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Supreme Court hears 'stolen valor' case of false military heroism

WASHINGTON — Supreme Court justices on Wednesday sounded cautiously sympathetic to a federal law that punishes fake military heroes.

While not marching in lockstep, the justices seemed to agree that lying about medals does damage to the military's honor. Their questions hinted that they might uphold the law used to prosecute a California man who falsely claimed to have been awarded the Medal of Honor.

"It's a matter of common sense, that it seems to me it demeans the medal," said Justice Anthony Kennedy, who is often a swing vote on close cases.

Kennedy and his colleagues were confronting the Stolen Valor Act, which imposes prison sentences of up to six months on those who "falsely represent" that they have received a military medal. For high-ranking medals, the potential penalty increases to a year in prison.

(A separate law, which is not being challenged, makes the unauthorized wearing of uniforms and associated medals a criminal violation.)

Several justices made clear during the hour-long oral argument Wednesday morning that they doubted the First Amendment protects the kind of self-serving lie propounded by Xavier Alvarez, the Southern California resident who falsely claimed to have been both a Marine and a Medal of Honor recipient.

"I believe that there is no First Amendment value in falsehood," Justice Antonin Scalia declared, though he added that "this doesn't mean that every falsehood can be punished."

Justice Samuel Alito likewise pressed Alvarez's attorney on whether "you really think there's a First Amendment value in a bald-faced lie," while Chief Justice John Roberts Jr. demanded to know why a "pure lie" deserved protection.

"There can be a number of values," attorney Jonathan Libby responded. "There is the value of personal autonomy."

"The value of what?" Roberts responded, sounding skeptical. "What does that mean?"

Roberts noted that the Constitution already has been interpreted to permit regulation of various kinds of unworthy speech, including defamation, perjury and trademark violations.

At the same time, the give and take Wednesday sounded as though the justices were looking for a way to protect the military's medals without opening the door to further government intrusions on speech.

"If I'm right that there are very good First Amendment reasons sometimes for protecting false information, and if this (lie) also would cause serious harm ... are there less restrictive ways of going about it?" asked Justice Stephen Breyer.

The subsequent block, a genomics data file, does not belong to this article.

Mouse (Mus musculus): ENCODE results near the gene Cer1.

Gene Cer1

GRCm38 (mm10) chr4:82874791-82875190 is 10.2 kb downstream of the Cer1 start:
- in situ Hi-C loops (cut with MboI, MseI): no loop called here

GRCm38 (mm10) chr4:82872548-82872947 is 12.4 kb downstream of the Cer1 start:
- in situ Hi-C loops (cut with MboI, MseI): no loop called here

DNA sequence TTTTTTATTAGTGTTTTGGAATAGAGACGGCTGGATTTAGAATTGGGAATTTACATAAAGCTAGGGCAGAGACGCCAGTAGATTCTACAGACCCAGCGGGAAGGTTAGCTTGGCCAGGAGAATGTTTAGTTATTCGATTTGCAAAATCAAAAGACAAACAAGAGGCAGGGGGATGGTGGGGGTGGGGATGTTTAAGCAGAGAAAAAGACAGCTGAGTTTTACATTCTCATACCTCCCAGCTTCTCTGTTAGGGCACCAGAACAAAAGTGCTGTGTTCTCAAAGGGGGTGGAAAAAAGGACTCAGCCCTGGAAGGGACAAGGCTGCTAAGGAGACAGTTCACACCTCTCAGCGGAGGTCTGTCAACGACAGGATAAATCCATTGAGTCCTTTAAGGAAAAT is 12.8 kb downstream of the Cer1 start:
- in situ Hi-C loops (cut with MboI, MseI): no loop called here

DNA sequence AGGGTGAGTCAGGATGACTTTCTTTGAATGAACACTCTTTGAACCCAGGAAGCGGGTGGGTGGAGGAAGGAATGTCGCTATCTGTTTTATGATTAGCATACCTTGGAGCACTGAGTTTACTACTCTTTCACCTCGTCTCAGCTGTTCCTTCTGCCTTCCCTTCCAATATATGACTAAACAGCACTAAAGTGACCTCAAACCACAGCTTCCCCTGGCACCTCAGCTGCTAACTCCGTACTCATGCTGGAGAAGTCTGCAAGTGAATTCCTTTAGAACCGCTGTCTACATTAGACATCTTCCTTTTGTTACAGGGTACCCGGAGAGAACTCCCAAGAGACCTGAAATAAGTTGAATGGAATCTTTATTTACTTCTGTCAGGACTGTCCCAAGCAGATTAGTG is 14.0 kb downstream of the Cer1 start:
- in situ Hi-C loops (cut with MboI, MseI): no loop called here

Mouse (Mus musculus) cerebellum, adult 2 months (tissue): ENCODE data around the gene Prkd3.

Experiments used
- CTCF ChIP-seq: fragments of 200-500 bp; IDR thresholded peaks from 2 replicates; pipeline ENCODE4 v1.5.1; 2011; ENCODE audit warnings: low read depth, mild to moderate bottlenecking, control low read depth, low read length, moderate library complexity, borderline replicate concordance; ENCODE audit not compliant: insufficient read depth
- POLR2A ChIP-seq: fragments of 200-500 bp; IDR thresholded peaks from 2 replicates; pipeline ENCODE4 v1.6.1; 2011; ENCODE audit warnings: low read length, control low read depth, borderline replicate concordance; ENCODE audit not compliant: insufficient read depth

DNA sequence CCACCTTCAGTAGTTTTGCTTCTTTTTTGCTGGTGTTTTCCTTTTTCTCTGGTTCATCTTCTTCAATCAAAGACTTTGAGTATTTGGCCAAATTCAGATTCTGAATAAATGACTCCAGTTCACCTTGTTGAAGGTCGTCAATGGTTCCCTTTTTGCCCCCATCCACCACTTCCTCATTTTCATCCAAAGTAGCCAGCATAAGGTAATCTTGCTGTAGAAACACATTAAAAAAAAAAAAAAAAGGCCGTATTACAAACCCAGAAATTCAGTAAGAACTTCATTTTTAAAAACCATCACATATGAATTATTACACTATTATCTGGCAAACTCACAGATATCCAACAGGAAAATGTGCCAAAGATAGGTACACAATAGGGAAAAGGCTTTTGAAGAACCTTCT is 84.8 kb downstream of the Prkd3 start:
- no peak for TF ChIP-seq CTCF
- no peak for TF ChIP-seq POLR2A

One less-restrictive method, currently being proposed before Congress, would specify that lies about military heroism are illegal if done "with intent to obtain anything of value."

The original Stolen Valor Act, quickly and unanimously approved by the Senate in 2006, lacked this intent requirement. The House likewise approved the original legislation without a hearing, following about 20 minutes of one-sided floor discussion.

"The military applies exacting criteria in awarding honors," Solicitor General Donald B. Verrilli Jr. argued Wednesday, "and Congress has a long tradition of legislating to protect the integrity of the honor system."

Appellate courts have reached differing conclusions about the law.

In Colorado, a federal judge dismissed charges against Rick G. Strandlof, who had raised funds while falsely claiming to be a wounded Marine. The 10th U.S. Circuit Court of Appeals reversed the judge and deemed the law constitutional.

In California, though, the 9th U.S. Circuit Court of Appeals struck down the case against Alvarez. Formerly an elected member of the Three Valleys Municipal Water District, in the Pomona Valley, Alvarez was caught lying about his supposedly heroic military record.

"The Stolen Valor Act criminalizes pure speech in the form of bare falsity, a mere telling of a lie," said Libby, a Los Angeles-based federal public defender. "It doesn't matter whether the lie was told in a public meeting or in a private conversation with a friend or family member."

But in a potentially significant concession, quickly seized upon both by Verrilli and several justices, Libby acknowledged the law apparently does not chill truthful speech. This concession could make it easier for a court majority to uphold the law.


United States v. Alvarez oral argument transcript


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